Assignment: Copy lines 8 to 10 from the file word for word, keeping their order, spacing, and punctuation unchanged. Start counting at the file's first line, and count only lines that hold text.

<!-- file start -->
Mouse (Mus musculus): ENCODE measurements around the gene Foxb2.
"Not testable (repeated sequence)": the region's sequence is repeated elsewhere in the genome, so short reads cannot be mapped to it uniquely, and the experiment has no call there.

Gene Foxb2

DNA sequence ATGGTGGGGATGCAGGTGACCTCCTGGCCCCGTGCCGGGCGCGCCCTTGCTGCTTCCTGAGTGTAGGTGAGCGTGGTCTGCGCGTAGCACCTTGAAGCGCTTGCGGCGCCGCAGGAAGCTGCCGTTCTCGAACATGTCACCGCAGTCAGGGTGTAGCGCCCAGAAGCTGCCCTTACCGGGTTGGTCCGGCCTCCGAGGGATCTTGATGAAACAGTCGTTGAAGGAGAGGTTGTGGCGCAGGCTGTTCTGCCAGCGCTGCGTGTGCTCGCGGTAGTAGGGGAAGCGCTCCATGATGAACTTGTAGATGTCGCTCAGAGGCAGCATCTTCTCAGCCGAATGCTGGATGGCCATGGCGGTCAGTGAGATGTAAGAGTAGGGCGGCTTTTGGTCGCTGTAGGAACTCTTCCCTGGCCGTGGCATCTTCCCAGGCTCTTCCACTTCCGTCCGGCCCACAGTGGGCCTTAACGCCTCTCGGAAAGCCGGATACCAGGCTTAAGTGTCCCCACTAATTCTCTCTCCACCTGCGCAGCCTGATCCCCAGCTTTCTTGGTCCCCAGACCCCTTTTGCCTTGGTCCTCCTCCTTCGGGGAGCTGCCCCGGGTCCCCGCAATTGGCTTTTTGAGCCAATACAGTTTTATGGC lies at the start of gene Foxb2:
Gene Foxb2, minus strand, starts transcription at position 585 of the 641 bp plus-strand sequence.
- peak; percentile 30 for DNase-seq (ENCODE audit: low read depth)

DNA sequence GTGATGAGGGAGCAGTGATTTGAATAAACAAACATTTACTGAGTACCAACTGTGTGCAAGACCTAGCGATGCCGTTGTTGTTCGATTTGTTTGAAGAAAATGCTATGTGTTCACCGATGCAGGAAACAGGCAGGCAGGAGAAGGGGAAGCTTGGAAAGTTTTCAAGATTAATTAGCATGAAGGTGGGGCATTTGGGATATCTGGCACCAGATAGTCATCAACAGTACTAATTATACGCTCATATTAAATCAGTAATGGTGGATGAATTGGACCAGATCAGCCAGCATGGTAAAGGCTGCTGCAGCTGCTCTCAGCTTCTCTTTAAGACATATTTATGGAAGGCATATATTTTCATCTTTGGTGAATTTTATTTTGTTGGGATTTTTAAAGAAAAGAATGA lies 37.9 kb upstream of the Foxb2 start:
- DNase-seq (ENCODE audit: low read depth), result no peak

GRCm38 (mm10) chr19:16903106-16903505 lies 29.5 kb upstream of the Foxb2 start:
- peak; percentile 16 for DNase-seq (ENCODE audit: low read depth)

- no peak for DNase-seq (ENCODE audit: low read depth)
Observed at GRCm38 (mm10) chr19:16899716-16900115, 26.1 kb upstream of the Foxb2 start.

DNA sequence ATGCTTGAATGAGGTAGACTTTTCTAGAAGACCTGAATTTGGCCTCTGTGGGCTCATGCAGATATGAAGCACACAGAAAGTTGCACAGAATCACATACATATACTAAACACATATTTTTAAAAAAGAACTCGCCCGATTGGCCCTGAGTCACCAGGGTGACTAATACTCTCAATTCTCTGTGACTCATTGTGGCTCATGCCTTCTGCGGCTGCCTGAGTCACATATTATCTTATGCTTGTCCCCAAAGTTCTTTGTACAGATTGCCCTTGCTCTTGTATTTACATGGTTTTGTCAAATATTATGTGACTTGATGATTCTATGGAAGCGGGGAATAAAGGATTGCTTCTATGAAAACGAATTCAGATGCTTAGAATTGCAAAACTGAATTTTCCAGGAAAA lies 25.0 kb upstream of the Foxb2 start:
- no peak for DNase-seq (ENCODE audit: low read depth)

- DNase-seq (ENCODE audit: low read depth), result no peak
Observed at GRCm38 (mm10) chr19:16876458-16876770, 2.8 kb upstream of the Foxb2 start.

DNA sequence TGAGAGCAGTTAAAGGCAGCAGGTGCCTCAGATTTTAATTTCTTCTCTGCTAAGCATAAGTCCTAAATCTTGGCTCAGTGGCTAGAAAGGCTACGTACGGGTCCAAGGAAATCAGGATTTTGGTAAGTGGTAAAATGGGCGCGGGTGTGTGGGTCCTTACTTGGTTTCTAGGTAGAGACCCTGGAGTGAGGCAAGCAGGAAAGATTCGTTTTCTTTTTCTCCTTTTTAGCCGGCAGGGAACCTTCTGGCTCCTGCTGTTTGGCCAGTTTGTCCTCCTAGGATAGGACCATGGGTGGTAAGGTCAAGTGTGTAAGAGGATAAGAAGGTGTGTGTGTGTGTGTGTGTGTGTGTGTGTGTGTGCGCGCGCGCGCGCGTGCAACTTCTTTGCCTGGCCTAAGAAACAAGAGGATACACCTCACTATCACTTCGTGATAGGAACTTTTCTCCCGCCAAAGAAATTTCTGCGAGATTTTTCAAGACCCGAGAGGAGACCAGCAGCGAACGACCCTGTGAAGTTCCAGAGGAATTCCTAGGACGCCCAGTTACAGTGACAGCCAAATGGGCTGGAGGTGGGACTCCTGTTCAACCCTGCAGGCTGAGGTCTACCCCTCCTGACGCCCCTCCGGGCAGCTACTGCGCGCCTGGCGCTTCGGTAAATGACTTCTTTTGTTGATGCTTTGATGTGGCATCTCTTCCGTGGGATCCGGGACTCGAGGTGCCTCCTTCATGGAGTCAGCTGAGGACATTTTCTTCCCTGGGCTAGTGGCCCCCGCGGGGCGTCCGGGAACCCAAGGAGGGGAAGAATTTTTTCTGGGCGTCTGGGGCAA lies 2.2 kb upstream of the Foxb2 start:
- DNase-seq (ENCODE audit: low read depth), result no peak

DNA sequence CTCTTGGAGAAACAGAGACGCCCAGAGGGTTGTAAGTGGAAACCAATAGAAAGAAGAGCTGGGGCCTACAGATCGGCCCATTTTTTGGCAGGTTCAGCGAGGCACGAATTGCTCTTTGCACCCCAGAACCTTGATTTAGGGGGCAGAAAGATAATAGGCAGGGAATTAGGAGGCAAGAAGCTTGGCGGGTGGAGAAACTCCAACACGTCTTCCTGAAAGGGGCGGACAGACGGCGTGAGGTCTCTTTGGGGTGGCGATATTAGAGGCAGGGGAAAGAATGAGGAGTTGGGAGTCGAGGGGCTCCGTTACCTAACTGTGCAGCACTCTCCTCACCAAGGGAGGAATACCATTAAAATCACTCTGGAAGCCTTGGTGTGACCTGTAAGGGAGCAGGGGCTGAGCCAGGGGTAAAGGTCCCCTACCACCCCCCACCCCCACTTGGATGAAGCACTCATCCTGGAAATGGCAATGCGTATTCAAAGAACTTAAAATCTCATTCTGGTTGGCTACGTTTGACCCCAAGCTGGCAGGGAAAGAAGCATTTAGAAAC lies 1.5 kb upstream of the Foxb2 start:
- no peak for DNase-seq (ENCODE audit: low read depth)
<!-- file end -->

- DNase-seq (ENCODE audit: low read depth), result no peak

GRCm38 (mm10) chr19:16903106-16903505 lies 29.5 kb upstream of the Foxb2 start:
- peak; percentile 16 for DNase-seq (ENCODE audit: low read depth)